Will be used to modify the padding applied to string as described above.


An optional filehandle (or IO::Handle ) that output will be printed to.

The padded $string is returned.


Output the string for the given capability padded as appropriate without any parameter substitution.

It takes three arguments:


The capability whose string is to be output.


A count passed to Tpad to modify the padding applied to the output string. If $cnt is zero or one then the resulting string will be cached.


An optional filehandle (or IO::Handle ) that output will be printed to.

The appropriate string for the capability will be returned.


Tgoto decodes a cursor addressing string with the given parameters.

There are four arguments:


The name of the capability to be output.


The first value to be substituted in the output string ( usually the column in a cursor addressing capability )


The second value to be substituted in the output string (usually the row in cursor addressing capabilities)


An optional filehandle (or IO::Handle ) to which the output string will be printed.

Substitutions are made with $col and $row in the output string with the following sprintf() line formats:

 %%   output `%'
 %d   output value as in printf %d
 %2   output value as in printf %2d
 %3   output value as in printf %3d
 %.   output value as in printf %c
 %+x  add x to value, then do %.

 %>xy if value > x then add y, no output
 %r   reverse order of two parameters, no output
 %i   increment by one, no output
 %B   BCD (16*(value/10)) + (value%10), no output

 %n   exclusive-or all parameters with 0140 (Datamedia 2500)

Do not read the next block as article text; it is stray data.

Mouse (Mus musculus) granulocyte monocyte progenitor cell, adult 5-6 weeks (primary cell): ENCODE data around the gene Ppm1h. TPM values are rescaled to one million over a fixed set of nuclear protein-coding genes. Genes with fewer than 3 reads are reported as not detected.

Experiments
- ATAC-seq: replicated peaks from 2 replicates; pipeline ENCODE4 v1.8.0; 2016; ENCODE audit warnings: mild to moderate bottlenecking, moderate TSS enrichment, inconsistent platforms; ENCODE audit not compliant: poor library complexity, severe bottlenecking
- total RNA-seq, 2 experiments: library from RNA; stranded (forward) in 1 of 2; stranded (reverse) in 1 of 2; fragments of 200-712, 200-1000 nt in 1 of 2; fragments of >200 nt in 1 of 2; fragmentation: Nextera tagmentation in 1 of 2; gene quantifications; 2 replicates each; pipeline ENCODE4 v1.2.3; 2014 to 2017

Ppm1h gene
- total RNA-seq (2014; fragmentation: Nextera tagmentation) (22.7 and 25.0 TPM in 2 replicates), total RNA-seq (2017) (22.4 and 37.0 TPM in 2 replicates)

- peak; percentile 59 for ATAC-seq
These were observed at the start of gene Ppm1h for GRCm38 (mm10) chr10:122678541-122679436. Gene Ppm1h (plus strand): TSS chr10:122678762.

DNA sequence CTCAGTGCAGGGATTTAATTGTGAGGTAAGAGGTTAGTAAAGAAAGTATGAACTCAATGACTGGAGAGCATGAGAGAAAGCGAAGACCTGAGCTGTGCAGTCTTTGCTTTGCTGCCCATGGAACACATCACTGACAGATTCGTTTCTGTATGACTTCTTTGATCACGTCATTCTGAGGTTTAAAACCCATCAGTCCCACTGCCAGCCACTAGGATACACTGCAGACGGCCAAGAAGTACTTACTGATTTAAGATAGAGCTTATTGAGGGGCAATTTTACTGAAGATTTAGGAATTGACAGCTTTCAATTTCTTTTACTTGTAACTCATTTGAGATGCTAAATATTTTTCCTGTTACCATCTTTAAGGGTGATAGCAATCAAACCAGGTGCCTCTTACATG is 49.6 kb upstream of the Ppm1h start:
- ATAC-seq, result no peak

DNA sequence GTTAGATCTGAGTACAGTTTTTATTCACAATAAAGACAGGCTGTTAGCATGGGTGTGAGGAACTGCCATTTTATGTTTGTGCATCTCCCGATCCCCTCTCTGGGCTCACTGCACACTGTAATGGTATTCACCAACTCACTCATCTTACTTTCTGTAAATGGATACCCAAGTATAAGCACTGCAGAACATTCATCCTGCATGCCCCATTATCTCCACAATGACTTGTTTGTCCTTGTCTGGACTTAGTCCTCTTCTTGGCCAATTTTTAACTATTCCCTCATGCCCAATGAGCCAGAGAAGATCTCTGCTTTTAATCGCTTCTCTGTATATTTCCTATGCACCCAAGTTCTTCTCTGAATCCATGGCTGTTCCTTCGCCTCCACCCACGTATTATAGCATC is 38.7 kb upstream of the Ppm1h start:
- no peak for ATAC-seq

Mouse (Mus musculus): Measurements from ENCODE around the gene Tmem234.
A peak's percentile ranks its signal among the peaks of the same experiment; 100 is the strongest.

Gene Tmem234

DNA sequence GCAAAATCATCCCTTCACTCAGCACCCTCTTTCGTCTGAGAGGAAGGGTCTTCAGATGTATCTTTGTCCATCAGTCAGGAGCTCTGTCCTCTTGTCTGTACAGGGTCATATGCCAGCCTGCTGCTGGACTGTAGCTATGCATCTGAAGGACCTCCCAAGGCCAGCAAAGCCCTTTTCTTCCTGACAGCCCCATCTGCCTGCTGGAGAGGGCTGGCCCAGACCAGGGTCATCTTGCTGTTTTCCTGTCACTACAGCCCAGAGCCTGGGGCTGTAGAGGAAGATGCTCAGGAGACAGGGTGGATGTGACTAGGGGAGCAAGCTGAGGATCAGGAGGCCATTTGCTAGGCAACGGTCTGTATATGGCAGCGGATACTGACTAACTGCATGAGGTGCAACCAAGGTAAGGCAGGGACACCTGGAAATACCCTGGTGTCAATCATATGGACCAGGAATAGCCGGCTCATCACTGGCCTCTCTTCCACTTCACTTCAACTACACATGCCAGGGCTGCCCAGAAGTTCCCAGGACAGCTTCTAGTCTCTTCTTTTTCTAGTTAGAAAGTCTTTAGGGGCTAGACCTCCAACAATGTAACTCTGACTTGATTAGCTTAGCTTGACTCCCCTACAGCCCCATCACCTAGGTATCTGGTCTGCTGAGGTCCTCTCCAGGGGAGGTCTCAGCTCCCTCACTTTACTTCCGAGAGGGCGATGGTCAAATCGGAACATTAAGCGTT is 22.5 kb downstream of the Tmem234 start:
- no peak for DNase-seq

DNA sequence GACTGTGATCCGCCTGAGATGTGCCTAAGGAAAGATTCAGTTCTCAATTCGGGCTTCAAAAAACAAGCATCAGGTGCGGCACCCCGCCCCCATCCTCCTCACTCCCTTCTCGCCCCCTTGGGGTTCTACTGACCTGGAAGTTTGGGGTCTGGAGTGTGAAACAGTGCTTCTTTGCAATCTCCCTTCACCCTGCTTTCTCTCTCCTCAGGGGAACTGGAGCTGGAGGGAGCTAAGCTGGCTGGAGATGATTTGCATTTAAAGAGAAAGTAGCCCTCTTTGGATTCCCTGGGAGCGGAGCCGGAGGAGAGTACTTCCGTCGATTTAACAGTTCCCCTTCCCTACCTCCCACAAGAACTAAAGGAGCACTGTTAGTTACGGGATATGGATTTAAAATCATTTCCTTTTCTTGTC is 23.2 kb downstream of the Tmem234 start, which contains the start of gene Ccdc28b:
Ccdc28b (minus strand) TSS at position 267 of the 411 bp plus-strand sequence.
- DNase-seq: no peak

%D   Reverse coding (value - 2*(value%16)), no output (Delta Data)

The output string will be returned.


Takes a list of capabilities as an argument and will croak if one is not found.


    use Term::Cap;

    # Get terminal output speed
    require POSIX;
    my $termios = new POSIX::Termios;
    my $ospeed = $termios->getospeed;

    # Old-style ioctl code to get ospeed:
    #     require '';
    #     ioctl(TTY,$TIOCGETP,$sgtty);
    #     ($ispeed,$ospeed) = unpack('cc',$sgtty);

    # allocate and initialize a terminal structure
    $terminal = Tgetent Term::Cap { TERM => undef, OSPEED => $ospeed };

    # require certain capabilities to be available
    $terminal->Trequire(qw/ce ku kd/);

    # Output Routines, if $FH is undefined these just return the string

    # Tgoto does the % expansion stuff with the given args
    $terminal->Tgoto('cm', $col, $row, $FH);

    # Tputs doesn't do any % expansion.
    $terminal->Tputs('dl', $count = 1, $FH);


Copyright 1995-2015 (c) perl5 porters.

This software is free software and can be modified and distributed under the same terms as Perl itself.

Please see the file README in the Perl source distribution for details of the Perl license.


This module is part of the core Perl distribution and is also maintained for CPAN by Jonathan Stowe <>.

The code is hosted on Github: please feel free to fork, submit patches etc, etc there.